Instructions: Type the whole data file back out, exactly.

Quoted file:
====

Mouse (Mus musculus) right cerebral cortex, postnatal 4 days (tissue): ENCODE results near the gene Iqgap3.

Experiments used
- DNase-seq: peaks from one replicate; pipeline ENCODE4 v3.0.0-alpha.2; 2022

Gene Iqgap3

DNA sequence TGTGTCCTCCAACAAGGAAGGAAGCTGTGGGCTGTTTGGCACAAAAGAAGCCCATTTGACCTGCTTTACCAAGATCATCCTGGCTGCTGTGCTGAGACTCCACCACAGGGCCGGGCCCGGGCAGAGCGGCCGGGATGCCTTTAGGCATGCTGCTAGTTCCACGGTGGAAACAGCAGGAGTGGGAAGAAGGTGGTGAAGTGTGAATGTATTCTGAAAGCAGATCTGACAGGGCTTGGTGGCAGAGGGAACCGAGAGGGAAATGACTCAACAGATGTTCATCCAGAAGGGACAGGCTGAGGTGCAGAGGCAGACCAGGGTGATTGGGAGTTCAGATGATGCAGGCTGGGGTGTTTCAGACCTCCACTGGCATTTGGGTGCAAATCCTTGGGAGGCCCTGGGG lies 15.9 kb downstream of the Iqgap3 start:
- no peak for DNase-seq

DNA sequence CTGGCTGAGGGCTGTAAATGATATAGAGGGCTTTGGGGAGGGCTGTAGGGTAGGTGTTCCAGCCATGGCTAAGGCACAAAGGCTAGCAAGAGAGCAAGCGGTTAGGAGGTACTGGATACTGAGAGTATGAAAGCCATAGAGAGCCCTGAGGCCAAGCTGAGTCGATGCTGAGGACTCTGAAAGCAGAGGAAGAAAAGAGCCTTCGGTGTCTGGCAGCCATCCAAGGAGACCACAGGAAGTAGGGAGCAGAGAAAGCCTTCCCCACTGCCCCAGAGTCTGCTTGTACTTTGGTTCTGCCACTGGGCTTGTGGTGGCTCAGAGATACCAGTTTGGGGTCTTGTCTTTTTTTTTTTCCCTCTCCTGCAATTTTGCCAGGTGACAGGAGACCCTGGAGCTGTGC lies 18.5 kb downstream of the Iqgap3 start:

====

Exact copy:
Mouse (Mus musculus) right cerebral cortex, postnatal 4 days (tissue): ENCODE results near the gene Iqgap3.

Experiments used
- DNase-seq: peaks from one replicate; pipeline ENCODE4 v3.0.0-alpha.2; 2022

Gene Iqgap3

DNA sequence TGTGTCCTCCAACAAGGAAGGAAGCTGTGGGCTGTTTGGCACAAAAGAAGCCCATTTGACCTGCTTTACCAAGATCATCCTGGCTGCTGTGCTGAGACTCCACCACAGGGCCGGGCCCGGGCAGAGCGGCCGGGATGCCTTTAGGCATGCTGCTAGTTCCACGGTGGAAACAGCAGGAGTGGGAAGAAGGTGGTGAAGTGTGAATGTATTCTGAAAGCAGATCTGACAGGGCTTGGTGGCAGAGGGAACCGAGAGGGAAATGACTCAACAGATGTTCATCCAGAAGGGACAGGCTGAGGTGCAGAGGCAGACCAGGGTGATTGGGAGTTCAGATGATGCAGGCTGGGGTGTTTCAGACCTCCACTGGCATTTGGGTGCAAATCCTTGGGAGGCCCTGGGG lies 15.9 kb downstream of the Iqgap3 start:
- no peak for DNase-seq

DNA sequence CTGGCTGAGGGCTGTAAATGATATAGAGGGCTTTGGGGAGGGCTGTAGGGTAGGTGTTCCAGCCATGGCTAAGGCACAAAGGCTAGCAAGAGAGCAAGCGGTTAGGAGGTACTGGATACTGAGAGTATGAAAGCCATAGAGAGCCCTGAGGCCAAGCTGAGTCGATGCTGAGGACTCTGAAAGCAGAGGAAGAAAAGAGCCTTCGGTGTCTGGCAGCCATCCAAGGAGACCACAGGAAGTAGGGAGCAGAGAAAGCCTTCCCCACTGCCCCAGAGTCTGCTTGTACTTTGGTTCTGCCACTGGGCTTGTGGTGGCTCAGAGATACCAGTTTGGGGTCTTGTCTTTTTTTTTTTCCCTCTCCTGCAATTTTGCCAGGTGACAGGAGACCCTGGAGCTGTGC lies 18.5 kb downstream of the Iqgap3 start: